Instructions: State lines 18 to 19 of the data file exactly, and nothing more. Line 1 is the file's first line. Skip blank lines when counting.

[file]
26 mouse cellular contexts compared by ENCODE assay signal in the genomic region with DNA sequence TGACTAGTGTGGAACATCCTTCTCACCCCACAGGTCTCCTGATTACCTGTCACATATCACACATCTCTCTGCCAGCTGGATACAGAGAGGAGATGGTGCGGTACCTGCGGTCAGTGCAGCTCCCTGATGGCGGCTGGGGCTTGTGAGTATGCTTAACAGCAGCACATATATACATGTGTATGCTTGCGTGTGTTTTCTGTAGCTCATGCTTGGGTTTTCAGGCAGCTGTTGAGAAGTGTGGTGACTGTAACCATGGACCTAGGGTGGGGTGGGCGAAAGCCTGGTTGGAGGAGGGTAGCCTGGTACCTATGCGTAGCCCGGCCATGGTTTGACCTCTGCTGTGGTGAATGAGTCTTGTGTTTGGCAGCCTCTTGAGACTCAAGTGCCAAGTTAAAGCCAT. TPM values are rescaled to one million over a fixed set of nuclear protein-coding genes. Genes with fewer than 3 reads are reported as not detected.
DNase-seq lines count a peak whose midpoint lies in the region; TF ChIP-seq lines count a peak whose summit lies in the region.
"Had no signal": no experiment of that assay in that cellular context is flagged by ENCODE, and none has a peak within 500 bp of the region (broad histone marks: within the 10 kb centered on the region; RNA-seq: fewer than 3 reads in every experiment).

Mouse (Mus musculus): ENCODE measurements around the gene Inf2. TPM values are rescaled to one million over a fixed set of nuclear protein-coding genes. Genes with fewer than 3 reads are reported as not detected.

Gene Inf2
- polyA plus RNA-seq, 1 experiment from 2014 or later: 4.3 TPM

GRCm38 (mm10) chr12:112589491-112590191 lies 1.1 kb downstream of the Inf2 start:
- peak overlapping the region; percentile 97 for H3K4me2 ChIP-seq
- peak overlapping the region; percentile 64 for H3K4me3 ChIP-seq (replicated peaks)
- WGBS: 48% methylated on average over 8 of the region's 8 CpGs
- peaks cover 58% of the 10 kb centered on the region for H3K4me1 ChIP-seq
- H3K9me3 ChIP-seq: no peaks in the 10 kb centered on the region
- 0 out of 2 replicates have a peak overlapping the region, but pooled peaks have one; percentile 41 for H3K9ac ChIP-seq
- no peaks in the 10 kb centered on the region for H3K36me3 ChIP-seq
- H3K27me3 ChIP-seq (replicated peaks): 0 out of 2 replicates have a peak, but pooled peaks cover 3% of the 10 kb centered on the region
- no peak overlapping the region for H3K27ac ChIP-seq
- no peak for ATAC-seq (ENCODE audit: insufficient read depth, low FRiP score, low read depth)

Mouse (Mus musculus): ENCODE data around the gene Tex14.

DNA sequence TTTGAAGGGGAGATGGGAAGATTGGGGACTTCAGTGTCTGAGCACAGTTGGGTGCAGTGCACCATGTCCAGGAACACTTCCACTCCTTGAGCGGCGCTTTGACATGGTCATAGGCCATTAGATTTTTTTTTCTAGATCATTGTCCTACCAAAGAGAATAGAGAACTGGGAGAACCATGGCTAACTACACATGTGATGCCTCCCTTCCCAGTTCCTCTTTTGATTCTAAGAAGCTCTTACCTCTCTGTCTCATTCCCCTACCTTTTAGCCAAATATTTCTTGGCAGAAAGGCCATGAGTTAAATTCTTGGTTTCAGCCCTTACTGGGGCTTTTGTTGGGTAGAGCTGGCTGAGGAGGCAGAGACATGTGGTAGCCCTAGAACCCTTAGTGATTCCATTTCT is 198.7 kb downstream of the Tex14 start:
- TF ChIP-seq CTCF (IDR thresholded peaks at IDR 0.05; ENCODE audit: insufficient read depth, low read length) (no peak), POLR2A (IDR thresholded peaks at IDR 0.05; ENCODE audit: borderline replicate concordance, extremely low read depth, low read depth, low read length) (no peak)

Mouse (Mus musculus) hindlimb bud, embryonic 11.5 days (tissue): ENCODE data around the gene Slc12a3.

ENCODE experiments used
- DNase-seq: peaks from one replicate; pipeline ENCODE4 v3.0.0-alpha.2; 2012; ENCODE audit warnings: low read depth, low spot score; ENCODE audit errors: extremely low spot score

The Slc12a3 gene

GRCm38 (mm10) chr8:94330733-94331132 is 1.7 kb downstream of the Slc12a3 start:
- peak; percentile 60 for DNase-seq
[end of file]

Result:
Mouse (Mus musculus): ENCODE data around the gene Tex14.

DNA sequence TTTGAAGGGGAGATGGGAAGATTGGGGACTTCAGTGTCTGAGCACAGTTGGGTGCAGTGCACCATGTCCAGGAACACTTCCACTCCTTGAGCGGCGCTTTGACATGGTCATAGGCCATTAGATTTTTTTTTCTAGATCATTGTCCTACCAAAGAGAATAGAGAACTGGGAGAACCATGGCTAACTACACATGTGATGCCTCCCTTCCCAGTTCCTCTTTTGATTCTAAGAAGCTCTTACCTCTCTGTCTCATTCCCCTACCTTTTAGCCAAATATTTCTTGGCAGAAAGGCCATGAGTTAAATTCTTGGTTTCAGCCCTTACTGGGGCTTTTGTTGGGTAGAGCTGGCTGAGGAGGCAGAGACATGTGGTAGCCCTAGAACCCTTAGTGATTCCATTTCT is 198.7 kb downstream of the Tex14 start: